Under the updated guidance, “[a]ll non-essential construction must shut down except emergency construction (e.g., a project necessary to protect health and safety of the occupants, or to continue a project if it would be unsafe to allow to remain undone until it is safe to shut the site).” In addition to emergency construction, “essential construction” may continue operations. This includes “roads, bridges, transit facilities, utilities, hospitals or health care facilities, affordable housing, and homeless shelters.” For both emergency and essential construction, these projects may only continue to operate if they can be done while “maintaining distance and safety best practices,” which includes “maintaining social distance, including for purposes of elevators/meals/entry and exit.” If the project cannot be operated in compliance with these rules, they must close or be subject to fines up to $10,000 per violation.
The new guidance from New York drastically reduces the construction operations that may continue. Based on this guidance, non-essential and non-emergency construction must shut down as quickly as is possible while ensuring the safety of construction personnel and the project site. As noted in the guidance, construction operations may continue long enough to ensure the sites are made safe before shutting down. Additionally, maintaining social distance is no longer “strongly urged” — it is a requirement.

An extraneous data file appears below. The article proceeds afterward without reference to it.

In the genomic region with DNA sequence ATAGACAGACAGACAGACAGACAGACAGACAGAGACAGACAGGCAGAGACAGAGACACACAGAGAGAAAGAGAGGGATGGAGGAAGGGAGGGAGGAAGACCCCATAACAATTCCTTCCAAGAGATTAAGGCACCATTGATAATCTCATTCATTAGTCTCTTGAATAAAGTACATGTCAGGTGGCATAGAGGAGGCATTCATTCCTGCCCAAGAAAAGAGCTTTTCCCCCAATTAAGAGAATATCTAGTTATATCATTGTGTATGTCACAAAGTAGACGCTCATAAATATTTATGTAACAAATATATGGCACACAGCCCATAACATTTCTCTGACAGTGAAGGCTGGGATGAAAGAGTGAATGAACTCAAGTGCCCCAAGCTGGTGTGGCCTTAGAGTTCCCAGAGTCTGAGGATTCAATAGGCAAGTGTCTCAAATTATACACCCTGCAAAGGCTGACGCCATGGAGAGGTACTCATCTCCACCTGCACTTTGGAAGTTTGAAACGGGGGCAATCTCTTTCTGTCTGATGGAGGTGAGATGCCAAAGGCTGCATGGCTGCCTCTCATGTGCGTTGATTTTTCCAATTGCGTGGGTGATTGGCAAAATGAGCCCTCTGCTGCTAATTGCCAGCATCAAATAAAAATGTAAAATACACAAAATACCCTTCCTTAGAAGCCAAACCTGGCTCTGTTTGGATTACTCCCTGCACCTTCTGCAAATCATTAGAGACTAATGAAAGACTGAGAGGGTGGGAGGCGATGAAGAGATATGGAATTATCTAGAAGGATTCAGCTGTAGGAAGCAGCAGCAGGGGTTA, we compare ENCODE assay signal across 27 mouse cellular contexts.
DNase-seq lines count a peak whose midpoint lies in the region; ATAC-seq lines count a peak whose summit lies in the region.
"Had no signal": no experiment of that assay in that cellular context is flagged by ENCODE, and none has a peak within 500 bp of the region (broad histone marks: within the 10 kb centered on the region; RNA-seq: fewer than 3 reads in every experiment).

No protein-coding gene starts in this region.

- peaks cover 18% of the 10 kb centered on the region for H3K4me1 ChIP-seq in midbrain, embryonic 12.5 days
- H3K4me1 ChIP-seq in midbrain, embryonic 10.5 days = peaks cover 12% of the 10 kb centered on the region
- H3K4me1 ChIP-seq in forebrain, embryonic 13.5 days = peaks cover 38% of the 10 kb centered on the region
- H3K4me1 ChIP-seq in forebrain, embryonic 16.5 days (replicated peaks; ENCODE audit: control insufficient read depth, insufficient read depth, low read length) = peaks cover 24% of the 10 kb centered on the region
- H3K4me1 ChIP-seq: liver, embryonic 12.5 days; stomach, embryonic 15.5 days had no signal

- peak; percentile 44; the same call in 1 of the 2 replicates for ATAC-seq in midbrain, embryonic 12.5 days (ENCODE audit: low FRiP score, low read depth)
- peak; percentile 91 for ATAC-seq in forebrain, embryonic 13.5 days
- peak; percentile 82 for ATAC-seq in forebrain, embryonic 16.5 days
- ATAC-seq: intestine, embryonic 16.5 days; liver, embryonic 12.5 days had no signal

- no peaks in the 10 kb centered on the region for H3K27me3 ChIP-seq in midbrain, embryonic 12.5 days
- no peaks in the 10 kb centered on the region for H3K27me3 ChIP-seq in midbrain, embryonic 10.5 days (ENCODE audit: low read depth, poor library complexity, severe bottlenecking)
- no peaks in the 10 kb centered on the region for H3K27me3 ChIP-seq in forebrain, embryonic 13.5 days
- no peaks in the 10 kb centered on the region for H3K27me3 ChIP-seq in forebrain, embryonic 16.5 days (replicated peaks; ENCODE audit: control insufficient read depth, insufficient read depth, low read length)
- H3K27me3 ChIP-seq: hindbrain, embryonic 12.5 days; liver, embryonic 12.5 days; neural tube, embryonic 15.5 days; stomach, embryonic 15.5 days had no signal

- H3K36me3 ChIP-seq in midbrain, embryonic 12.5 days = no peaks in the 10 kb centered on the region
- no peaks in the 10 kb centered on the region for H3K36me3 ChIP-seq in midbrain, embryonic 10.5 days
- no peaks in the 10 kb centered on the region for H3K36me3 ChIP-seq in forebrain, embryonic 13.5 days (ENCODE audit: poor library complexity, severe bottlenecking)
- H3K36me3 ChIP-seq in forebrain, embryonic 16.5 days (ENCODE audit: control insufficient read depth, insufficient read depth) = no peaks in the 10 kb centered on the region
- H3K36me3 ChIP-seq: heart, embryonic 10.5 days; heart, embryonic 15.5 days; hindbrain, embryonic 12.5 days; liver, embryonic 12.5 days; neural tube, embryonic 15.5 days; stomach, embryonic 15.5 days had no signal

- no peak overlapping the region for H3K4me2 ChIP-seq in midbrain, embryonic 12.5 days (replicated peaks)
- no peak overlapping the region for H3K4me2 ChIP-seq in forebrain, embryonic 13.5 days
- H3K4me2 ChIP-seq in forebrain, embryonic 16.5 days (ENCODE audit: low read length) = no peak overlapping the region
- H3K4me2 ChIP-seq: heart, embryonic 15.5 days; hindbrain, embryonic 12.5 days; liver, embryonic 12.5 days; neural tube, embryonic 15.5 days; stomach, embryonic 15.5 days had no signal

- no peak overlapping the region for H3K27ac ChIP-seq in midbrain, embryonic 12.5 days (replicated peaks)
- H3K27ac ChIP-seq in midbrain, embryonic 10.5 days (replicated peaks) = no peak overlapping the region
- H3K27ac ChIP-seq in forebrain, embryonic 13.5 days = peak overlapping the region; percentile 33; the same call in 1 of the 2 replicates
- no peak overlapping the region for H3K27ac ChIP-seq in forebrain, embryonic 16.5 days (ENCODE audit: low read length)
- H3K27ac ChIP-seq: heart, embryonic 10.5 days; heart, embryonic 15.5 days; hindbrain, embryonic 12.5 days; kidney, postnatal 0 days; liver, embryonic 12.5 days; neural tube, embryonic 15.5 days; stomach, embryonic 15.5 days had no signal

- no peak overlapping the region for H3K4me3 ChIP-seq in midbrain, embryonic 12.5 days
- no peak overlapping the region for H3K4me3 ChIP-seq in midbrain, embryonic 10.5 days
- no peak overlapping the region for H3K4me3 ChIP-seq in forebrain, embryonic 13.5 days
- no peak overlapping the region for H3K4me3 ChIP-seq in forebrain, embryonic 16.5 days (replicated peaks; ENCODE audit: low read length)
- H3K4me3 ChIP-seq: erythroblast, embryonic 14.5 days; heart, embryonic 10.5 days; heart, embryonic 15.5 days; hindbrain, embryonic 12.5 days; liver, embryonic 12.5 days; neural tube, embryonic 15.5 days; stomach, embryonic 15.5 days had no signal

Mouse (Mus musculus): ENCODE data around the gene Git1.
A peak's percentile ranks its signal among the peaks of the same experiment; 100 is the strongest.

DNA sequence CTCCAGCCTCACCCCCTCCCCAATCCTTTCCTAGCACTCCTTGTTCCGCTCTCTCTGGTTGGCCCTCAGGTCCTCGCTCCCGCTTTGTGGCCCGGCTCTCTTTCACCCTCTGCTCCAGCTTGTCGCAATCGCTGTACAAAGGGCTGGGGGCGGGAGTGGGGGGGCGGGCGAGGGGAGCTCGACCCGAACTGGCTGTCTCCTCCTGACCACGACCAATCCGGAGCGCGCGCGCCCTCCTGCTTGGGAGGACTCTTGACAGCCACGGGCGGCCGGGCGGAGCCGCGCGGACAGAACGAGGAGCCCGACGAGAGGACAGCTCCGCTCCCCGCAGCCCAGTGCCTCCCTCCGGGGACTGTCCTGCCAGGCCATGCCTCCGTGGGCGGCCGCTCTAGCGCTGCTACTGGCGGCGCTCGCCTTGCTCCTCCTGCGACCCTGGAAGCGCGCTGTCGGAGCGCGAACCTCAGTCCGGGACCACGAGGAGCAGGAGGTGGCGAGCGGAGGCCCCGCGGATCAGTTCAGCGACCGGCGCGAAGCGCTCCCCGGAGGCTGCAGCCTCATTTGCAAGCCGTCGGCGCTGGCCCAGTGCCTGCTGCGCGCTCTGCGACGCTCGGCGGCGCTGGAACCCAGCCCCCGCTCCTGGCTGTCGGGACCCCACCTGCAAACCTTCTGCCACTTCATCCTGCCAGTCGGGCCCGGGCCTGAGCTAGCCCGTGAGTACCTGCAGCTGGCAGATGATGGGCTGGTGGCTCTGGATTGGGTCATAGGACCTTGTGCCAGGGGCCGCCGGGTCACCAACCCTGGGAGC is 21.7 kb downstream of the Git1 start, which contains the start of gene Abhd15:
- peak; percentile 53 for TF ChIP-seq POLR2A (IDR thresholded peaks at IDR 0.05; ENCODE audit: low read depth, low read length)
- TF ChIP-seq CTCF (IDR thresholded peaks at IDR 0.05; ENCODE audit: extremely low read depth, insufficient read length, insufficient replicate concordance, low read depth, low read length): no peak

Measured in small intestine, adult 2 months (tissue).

Businesses in New York that are not currently considered emergency or essential may apply to be designated as an essential business here.
On March 19, 2020, Governor Tom Wolf issued an unnumbered executive order that closed all businesses that are not “life sustaining.” Additionally, on March 23, 2020, Governor Wolf issued a Stay at Home order for individuals in various counties in the commonwealth. Even under the Stay at Home order, individuals may leave their homes if they need to do so for businesses that are allowed to continue physical operation. The order does not specify a penalty or punishment for violation of the order. However, businesses should be aware that Pennsylvania has warned that it will take enforcement actions against noncompliant businesses. The order was effective immediately on March 19, 2020, and will last until further notice. However, due to the high number of requests for waivers (as discussed below), Pennsylvania delayed beginning enforcement of the order until March 23, 2020, at 8:00 a.m.